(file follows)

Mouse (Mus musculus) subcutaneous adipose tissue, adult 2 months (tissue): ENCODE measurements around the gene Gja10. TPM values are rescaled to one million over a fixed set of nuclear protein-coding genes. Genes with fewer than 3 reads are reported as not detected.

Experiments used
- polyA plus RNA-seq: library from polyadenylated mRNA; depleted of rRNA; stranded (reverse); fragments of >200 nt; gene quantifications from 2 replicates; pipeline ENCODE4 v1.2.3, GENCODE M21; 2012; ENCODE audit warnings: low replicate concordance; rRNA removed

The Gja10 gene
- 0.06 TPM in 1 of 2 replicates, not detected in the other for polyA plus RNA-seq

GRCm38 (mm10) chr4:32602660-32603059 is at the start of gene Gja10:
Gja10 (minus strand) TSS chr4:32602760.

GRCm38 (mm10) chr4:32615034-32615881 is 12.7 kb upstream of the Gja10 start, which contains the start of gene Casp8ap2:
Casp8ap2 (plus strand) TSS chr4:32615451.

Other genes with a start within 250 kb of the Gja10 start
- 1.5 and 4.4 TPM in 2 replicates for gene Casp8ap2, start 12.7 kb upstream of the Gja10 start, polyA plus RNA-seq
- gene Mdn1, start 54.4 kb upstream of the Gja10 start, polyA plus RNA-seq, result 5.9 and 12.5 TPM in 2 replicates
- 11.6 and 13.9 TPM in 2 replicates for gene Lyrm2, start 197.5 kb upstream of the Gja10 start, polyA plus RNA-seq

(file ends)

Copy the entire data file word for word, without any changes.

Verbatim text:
Mouse (Mus musculus) subcutaneous adipose tissue, adult 2 months (tissue): ENCODE measurements around the gene Gja10. TPM values are rescaled to one million over a fixed set of nuclear protein-coding genes. Genes with fewer than 3 reads are reported as not detected.

Experiments used
- polyA plus RNA-seq: library from polyadenylated mRNA; depleted of rRNA; stranded (reverse); fragments of >200 nt; gene quantifications from 2 replicates; pipeline ENCODE4 v1.2.3, GENCODE M21; 2012; ENCODE audit warnings: low replicate concordance; rRNA removed

The Gja10 gene
- 0.06 TPM in 1 of 2 replicates, not detected in the other for polyA plus RNA-seq

GRCm38 (mm10) chr4:32602660-32603059 is at the start of gene Gja10:
Gja10 (minus strand) TSS chr4:32602760.

GRCm38 (mm10) chr4:32615034-32615881 is 12.7 kb upstream of the Gja10 start, which contains the start of gene Casp8ap2:
Casp8ap2 (plus strand) TSS chr4:32615451.

Other genes with a start within 250 kb of the Gja10 start
- 1.5 and 4.4 TPM in 2 replicates for gene Casp8ap2, start 12.7 kb upstream of the Gja10 start, polyA plus RNA-seq
- gene Mdn1, start 54.4 kb upstream of the Gja10 start, polyA plus RNA-seq, result 5.9 and 12.5 TPM in 2 replicates
- 11.6 and 13.9 TPM in 2 replicates for gene Lyrm2, start 197.5 kb upstream of the Gja10 start, polyA plus RNA-seq